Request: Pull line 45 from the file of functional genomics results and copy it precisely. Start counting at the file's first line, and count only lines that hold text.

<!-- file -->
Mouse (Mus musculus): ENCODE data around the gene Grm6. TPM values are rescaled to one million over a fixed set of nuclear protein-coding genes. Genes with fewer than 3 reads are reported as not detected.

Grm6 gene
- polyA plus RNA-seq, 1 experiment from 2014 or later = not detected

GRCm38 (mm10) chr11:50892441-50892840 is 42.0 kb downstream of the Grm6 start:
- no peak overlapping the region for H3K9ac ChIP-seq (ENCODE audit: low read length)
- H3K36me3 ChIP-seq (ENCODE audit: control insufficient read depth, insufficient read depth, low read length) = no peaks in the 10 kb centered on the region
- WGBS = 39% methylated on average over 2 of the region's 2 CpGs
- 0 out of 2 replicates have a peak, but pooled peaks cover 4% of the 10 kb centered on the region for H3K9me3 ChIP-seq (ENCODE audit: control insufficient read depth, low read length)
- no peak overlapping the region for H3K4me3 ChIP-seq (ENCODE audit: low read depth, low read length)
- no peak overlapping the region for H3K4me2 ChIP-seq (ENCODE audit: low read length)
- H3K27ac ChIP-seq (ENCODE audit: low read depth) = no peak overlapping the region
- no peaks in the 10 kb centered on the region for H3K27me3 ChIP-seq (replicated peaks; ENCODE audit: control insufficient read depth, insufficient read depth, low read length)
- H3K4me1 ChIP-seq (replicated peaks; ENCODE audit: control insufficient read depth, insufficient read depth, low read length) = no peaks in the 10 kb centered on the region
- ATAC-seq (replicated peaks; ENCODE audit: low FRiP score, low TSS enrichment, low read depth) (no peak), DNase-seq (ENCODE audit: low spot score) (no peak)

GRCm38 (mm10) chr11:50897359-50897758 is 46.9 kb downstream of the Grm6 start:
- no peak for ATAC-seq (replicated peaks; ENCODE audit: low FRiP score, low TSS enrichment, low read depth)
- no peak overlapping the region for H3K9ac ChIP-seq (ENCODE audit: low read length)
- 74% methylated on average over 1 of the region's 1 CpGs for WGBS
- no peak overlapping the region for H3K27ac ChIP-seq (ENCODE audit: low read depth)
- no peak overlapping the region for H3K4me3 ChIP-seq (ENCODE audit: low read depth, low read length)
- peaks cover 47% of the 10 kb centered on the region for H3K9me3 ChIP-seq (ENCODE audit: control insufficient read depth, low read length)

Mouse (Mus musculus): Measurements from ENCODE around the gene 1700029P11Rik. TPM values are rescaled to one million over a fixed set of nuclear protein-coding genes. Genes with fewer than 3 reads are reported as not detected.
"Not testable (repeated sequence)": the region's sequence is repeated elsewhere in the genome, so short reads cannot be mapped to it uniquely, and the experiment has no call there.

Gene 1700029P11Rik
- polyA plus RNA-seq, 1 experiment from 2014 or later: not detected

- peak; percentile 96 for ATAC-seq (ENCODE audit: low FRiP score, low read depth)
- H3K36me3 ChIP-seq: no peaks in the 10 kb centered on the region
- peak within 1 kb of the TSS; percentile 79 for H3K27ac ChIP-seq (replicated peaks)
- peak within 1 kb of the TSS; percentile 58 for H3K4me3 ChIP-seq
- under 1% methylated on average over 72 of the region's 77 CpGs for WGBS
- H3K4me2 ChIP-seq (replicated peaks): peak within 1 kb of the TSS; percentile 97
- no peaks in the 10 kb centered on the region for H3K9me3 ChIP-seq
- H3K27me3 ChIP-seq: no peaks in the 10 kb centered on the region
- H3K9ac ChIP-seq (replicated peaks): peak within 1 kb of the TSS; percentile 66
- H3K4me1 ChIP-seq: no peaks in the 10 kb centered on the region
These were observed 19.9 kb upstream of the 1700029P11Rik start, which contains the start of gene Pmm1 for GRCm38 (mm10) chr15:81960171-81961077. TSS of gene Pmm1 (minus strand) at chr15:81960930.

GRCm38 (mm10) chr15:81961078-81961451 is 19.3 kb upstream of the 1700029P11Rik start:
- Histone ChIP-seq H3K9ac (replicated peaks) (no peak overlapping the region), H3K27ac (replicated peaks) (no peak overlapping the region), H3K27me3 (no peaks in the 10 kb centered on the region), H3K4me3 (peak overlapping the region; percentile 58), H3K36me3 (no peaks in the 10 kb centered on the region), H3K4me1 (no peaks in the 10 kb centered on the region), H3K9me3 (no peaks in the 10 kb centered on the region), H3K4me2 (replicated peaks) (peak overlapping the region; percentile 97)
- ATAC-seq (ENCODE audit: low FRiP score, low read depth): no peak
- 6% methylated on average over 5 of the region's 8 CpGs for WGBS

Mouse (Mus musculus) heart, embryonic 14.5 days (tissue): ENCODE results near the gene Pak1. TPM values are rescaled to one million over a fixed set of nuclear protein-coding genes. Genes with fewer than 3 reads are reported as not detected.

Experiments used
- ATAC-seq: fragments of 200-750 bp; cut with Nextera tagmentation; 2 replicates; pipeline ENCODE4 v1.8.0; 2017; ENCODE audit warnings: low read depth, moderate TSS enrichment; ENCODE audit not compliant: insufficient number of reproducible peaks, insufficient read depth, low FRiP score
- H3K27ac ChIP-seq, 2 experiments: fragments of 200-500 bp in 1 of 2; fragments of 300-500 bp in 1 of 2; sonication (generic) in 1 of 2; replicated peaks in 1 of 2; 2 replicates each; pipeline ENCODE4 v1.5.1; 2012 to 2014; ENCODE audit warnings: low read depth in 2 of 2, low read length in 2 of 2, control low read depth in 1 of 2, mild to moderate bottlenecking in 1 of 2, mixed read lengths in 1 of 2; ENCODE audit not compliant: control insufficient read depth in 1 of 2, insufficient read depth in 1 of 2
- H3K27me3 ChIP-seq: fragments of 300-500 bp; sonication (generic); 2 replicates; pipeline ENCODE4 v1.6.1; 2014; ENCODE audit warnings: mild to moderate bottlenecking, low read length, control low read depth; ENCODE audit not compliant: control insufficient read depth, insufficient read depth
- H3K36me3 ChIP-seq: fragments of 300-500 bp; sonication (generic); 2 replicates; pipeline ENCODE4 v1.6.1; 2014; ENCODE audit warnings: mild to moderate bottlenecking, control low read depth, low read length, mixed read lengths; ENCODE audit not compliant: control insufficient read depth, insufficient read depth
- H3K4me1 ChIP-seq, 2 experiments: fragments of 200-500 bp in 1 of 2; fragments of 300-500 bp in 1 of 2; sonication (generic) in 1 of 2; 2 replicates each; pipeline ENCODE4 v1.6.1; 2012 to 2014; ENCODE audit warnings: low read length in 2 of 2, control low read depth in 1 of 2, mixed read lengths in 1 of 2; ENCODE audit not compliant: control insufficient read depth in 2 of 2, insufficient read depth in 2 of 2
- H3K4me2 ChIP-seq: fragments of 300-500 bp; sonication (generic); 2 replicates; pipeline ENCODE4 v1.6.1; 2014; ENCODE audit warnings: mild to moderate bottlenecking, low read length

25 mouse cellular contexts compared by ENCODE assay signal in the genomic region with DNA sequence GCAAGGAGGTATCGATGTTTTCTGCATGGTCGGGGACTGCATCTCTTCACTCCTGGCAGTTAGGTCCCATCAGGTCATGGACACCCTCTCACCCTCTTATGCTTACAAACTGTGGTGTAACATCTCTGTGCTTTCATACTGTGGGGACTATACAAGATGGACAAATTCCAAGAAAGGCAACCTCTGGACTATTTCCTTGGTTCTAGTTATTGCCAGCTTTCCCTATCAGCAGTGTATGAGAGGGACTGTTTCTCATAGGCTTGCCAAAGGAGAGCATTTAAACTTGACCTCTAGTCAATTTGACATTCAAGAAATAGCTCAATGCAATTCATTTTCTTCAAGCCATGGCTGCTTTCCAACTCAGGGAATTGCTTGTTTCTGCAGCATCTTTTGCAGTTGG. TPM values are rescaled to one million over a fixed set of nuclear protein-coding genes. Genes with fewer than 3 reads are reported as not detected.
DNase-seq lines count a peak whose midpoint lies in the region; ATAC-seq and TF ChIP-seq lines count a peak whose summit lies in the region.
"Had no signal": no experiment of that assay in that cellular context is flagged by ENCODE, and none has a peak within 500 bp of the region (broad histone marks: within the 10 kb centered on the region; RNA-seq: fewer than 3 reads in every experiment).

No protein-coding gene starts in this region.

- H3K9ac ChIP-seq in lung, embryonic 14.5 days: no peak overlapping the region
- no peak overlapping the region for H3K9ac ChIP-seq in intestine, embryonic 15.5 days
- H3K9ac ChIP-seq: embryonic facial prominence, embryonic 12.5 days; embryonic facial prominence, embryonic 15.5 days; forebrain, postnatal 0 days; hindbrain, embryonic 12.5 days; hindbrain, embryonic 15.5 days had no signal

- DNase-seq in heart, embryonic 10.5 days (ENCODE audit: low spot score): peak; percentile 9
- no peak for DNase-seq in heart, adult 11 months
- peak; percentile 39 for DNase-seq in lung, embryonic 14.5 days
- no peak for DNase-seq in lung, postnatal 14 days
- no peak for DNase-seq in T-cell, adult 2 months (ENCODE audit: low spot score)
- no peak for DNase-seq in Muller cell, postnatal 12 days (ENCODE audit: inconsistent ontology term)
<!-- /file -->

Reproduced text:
- H3K27me3 ChIP-seq: fragments of 300-500 bp; sonication (generic); 2 replicates; pipeline ENCODE4 v1.6.1; 2014; ENCODE audit warnings: mild to moderate bottlenecking, low read length, control low read depth; ENCODE audit not compliant: control insufficient read depth, insufficient read depth